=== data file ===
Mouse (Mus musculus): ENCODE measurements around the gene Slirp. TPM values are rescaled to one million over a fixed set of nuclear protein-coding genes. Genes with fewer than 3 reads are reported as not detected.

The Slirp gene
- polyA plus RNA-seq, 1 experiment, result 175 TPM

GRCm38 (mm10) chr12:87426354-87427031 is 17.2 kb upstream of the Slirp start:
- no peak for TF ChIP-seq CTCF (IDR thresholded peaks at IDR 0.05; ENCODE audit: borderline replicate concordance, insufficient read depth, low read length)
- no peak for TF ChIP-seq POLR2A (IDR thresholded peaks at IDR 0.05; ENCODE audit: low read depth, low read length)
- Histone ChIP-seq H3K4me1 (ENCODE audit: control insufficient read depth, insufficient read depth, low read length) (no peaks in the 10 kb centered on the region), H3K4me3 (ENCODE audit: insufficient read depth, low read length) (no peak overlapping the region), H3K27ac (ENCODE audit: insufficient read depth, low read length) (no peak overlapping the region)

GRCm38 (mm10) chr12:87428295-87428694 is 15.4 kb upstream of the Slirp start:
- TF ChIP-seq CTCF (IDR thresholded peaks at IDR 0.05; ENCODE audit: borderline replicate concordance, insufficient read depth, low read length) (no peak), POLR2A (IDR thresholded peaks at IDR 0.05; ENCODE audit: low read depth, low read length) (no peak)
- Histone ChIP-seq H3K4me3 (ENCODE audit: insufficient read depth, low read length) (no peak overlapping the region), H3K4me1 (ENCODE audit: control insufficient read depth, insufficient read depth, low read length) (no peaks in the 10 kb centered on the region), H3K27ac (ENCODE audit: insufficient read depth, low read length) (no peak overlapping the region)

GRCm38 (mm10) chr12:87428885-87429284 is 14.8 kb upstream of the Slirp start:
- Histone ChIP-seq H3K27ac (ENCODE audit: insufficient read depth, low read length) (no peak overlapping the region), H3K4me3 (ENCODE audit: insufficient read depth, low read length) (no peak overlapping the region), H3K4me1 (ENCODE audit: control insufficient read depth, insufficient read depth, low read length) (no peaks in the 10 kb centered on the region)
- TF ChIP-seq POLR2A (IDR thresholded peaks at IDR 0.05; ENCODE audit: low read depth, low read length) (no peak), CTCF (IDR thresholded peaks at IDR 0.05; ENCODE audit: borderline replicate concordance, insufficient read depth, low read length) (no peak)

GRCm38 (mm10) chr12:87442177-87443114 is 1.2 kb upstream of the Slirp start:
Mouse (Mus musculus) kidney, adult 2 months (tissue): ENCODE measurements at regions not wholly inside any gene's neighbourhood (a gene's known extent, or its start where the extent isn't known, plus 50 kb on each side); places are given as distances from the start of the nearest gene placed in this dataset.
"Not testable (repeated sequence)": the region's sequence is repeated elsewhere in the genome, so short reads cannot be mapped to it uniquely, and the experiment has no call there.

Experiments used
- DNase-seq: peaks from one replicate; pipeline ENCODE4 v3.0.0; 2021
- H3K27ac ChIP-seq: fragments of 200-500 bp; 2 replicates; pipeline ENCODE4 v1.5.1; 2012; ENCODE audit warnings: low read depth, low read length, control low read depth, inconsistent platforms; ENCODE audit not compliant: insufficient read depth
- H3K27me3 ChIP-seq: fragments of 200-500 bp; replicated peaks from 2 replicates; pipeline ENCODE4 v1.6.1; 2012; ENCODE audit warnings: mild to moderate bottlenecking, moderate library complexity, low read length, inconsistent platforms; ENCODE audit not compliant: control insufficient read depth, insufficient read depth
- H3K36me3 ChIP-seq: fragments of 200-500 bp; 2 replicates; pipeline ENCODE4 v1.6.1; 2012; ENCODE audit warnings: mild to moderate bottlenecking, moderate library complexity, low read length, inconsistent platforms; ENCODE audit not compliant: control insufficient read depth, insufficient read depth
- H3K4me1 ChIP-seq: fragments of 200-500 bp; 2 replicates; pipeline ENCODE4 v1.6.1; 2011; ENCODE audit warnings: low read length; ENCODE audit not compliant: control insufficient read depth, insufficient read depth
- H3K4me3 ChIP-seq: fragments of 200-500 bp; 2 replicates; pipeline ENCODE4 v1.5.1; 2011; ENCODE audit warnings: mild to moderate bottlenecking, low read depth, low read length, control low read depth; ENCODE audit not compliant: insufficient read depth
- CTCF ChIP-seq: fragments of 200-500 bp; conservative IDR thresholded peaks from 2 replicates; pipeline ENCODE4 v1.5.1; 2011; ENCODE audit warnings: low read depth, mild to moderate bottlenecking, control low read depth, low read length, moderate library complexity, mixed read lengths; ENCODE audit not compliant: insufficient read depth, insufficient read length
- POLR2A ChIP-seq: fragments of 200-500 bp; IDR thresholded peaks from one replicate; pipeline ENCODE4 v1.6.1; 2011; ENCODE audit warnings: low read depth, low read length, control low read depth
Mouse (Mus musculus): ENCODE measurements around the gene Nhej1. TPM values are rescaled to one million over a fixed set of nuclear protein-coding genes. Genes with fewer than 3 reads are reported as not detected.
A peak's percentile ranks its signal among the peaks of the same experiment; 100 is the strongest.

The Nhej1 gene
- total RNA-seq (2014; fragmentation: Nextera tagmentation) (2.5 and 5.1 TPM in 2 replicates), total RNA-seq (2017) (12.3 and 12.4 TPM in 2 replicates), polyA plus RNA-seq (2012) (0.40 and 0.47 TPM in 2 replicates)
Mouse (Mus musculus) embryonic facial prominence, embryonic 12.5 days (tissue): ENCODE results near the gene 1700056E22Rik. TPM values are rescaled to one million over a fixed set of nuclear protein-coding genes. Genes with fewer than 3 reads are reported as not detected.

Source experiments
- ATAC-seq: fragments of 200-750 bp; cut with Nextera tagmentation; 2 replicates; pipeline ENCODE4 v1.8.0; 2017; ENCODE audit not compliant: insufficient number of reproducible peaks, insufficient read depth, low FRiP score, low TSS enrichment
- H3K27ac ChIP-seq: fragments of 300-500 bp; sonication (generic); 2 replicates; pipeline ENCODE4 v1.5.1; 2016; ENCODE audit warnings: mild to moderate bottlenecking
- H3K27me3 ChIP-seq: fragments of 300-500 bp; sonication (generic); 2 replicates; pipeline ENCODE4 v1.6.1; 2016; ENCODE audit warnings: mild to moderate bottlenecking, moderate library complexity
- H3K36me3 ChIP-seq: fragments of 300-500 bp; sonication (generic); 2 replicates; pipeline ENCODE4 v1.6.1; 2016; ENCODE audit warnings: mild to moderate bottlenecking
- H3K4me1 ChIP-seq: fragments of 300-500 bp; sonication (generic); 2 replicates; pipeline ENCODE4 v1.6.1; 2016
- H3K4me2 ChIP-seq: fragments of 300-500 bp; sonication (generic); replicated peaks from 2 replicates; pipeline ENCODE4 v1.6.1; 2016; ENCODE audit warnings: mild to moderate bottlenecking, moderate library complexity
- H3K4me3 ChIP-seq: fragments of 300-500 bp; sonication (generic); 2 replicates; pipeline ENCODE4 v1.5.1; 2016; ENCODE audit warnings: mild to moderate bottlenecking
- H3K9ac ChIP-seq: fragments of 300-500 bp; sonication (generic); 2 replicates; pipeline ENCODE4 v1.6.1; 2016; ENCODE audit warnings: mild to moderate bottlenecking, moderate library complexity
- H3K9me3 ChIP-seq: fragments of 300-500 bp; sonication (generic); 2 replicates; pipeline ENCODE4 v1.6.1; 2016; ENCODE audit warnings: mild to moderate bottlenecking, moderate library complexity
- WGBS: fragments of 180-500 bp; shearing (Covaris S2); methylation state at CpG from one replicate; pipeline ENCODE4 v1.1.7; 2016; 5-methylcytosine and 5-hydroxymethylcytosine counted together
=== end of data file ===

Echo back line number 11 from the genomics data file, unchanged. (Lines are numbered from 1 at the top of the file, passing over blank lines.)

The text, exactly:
GRCm38 (mm10) chr12:87428885-87429284 is 14.8 kb upstream of the Slirp start: